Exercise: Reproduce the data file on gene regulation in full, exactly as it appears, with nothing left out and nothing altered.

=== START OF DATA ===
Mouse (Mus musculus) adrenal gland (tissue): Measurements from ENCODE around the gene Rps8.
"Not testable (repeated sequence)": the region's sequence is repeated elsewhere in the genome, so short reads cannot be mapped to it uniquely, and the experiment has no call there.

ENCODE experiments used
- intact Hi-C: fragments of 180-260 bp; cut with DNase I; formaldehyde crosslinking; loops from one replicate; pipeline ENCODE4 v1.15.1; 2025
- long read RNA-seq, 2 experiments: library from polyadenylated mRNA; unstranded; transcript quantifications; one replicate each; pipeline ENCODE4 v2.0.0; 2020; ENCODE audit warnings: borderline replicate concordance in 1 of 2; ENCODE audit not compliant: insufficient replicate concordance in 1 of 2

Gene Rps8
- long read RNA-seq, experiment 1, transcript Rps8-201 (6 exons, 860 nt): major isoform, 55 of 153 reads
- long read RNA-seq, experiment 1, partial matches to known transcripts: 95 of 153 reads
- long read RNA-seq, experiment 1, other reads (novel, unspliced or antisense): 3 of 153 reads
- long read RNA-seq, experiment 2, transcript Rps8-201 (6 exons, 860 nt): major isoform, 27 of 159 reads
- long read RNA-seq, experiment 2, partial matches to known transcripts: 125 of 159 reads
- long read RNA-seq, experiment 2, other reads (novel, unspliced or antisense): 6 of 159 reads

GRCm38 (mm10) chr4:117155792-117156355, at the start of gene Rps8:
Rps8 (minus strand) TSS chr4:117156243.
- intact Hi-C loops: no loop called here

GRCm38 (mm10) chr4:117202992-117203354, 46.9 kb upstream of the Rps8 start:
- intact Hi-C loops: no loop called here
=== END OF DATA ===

Mouse (Mus musculus) adrenal gland (tissue): Measurements from ENCODE around the gene Rps8.
"Not testable (repeated sequence)": the region's sequence is repeated elsewhere in the genome, so short reads cannot be mapped to it uniquely, and the experiment has no call there.

ENCODE experiments used
- intact Hi-C: fragments of 180-260 bp; cut with DNase I; formaldehyde crosslinking; loops from one replicate; pipeline ENCODE4 v1.15.1; 2025
- long read RNA-seq, 2 experiments: library from polyadenylated mRNA; unstranded; transcript quantifications; one replicate each; pipeline ENCODE4 v2.0.0; 2020; ENCODE audit warnings: borderline replicate concordance in 1 of 2; ENCODE audit not compliant: insufficient replicate concordance in 1 of 2

Gene Rps8
- long read RNA-seq, experiment 1, transcript Rps8-201 (6 exons, 860 nt): major isoform, 55 of 153 reads
- long read RNA-seq, experiment 1, partial matches to known transcripts: 95 of 153 reads
- long read RNA-seq, experiment 1, other reads (novel, unspliced or antisense): 3 of 153 reads
- long read RNA-seq, experiment 2, transcript Rps8-201 (6 exons, 860 nt): major isoform, 27 of 159 reads
- long read RNA-seq, experiment 2, partial matches to known transcripts: 125 of 159 reads
- long read RNA-seq, experiment 2, other reads (novel, unspliced or antisense): 6 of 159 reads

GRCm38 (mm10) chr4:117155792-117156355, at the start of gene Rps8:
Rps8 (minus strand) TSS chr4:117156243.
- intact Hi-C loops: no loop called here

GRCm38 (mm10) chr4:117202992-117203354, 46.9 kb upstream of the Rps8 start:
- intact Hi-C loops: no loop called here